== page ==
Winter –Spring

Sea Change Adventures

Units 2 or 4

2-3days

Activities

Canoeing Stand Up Paddle Boards Snorkelling Walking/cycling

Dune revegetation work – weed matting, weeding, mulching and tree planting

SeachangeAdventures2012Final-1

SeachangeAdventures2012Final-2

Canoe along the Barwon River as it leaves Geelong and discover a Ramsar-listed wetland, a State Game Reserve and the Sea-change hamlet of Barwon Heads. Consider the various land classifications and associated uses/impacts of this notable river. Observe human impacts and efforts to protect and conserve the river. Explore issues of conflict and sustainability.

Stand-up Paddle Board along the Barwon River at Barwon Heads to learn about the issues above.

Depending on weather conditions and the tides this session can be a full day’s paddle or a half day (3-4 hours). Access to Lake Connewarre is restricted to the months between May and November due to the duck season and potential blue-green algae outbreaks.

Lorne_Discovery_2010_VCE-2

Snorkel the Barwon Bluff Marine Sanctuary.

Explore this magnificent marine environment on the rock platforms and below the surface.

Marine monitoring or a transect study are an option.

Lorne_Discovery_2010_VCE-13

Explore Barwon Heads as an example of change –from sleepy holiday hamlet to tourism mecca and Sea change destination.

Walk or cycle (Half day) Coastal conflict.

Debate the contemporary issues – urbanisation, tourism, conservation, sustainable development.

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Student participation (2 hours) –coastal revegetation or Dune EduAction work to illustrate actions taken by individuals and groups.

Unit 2

SeachangeAdventures2012Final-6

SeachangeAdventures2012Final-7

Practical applications related to:
• characteristics of outdoor environments, marine, coastal, wetlands,
• recreational users’ understandings of specific outdoor environments
• scientific understandings of specific outdoor environments, including:
– interrelationships between biotic and abiotic components
– effects of natural changes to environments on people and places such as day to night, seasons, tides, fire, flood, drought, migration, succession, and climate change
• land managers’ understandings of specific outdoor environments, including the features which can be used to delineate one particular area from another such as landform, vegetation type, public and private land, types of parks and reserves, management zones
• other understandings of specific outdoor environments, such as artistic, Indigenous, and historical.
• the impact of conservation, commercial and recreational activities on outdoor environments
• community-based environmental action to promote positive human impacts on outdoor environments
• rationales for codes of conduct relating to recreational activities

Unit 4

Lorne_Discovery_2010_VCE-5

SeachangeAdventures2012Final-10

SeachangeAdventures2012Final-11

Practical applications related to:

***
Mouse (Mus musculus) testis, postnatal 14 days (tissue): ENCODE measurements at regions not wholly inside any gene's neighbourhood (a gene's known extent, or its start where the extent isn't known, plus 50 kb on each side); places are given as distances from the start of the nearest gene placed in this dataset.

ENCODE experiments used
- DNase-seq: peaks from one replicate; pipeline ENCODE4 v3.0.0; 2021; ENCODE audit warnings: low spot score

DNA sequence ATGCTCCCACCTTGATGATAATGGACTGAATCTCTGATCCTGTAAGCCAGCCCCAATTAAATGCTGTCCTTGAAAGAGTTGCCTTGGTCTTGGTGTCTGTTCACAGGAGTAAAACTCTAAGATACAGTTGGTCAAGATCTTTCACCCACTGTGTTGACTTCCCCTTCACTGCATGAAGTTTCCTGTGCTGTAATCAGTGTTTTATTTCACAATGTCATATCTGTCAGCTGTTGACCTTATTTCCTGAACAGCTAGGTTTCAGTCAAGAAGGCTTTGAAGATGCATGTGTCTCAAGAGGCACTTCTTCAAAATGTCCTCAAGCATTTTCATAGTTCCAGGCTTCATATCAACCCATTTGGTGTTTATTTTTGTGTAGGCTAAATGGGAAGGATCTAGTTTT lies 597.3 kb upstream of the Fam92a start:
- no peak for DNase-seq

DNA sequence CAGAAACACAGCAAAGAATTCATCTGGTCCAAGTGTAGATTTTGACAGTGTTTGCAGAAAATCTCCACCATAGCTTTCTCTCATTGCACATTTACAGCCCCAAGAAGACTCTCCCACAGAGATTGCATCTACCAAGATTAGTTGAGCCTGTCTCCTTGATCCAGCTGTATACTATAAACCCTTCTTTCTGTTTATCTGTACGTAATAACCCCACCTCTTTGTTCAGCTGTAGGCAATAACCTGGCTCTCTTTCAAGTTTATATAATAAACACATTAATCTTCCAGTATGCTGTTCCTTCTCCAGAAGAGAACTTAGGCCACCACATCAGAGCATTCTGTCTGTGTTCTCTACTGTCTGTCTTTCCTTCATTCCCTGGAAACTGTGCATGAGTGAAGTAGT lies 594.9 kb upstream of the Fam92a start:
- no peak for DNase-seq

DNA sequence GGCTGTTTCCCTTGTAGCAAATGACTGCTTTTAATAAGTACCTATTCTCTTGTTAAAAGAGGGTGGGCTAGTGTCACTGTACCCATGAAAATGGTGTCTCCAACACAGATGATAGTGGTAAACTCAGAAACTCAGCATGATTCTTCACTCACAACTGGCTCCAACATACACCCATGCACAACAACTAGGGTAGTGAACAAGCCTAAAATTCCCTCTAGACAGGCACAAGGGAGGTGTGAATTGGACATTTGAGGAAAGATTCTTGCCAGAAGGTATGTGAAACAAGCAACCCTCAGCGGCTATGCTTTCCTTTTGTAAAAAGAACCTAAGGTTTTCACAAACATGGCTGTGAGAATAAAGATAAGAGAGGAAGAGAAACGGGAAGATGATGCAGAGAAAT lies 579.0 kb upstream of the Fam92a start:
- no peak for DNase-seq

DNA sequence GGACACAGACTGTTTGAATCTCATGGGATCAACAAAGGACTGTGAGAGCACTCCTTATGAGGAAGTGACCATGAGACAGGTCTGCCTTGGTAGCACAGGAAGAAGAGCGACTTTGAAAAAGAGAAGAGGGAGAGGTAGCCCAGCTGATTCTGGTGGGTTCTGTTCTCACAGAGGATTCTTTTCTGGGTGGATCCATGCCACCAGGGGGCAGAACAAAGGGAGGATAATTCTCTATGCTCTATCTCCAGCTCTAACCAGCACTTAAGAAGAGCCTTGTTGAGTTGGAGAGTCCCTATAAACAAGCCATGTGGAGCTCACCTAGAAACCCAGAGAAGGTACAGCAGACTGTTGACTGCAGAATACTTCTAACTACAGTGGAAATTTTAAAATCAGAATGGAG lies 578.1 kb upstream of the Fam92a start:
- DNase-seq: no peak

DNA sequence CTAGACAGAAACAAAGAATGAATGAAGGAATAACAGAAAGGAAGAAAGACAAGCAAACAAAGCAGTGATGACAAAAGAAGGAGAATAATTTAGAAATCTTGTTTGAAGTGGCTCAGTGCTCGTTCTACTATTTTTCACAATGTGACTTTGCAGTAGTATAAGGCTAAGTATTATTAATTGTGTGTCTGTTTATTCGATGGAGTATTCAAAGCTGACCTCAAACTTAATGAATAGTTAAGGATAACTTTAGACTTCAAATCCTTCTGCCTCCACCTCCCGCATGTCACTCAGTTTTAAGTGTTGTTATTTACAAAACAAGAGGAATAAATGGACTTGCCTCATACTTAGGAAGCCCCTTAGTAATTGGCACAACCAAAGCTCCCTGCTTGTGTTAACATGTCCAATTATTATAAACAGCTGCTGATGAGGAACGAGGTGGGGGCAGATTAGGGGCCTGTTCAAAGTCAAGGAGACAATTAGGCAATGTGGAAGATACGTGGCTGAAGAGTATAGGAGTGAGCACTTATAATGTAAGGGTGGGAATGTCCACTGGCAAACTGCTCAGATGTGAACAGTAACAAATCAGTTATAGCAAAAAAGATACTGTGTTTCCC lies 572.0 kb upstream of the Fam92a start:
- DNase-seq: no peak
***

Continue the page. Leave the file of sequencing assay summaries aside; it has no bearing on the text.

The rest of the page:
• understandings and critiques of sustainability and sustainable development
• indicators of healthy outdoor environments, including:
– quality and adequacy of water, air and soil
– levels of biodiversity, pest and introduced species
• the contemporary state of outdoor environments in Australia, with reference to common themes used in State of the Environment reports
• conflicts of interest between people involved in uses of– Marine national parks and sanctuaries
• management strategies and policies for achieving and maintaining healthy and sustainable outdoor environments
• acts or conventions related to the management and sustainability of outdoor environments, including:
– Flora and Fauna Guarantee Act 1988 (Vic)
– Ramsar Convention (international treaty, 1971)
• actions undertaken to sustain healthy outdoor environments, focus on Coastcare.

Additional Focus:
 Consider local issues such as Marine National Parks, duck shooting,
overfishing, dune damage, urban pressure on natural environments.
 Learn about local, state and national policy in an incidental, hands on way. For example: Ramsar listed Wetland, State Marine National Park and a State Catchment Management Authority.

Cost

Dependant on activities you choose. Discuss with Eco-Logic.

What is included

  • qualified leadership and interpretation-(our staff are OE teachers, scientists, resource and land management graduates and recreation leaders.)
  • curriculum discussion and activities
  • canoes, pfd’s, paddles and qualified instructors
  • stand-up paddle boards, paddles, wetsuits and instructors
  • snorkelling gear, wetsuits, and qualified instructors
  • cycle/ walks leader
  • revegetation tools/gloves/safety glasses and leader
  • all safety equipment for each activity.

What you bring

  • bus
  • camping gear and food
  • students will need walking shoes, waterproof coats/old shoes and clothes for canoeing, bathers and towel.
  • sun protection gear.-hat/long sleeved shirts/sunscreen/sunglasses.
  • satellite phone if required. Mobile phones will be adequate on most parts of coast.
  • bicycles and gear if desired.

Where you stay

Barwon Heads Foreshore Caravan Park.

Breamlea Caravan Park

We’ll meet you each morning for the activities.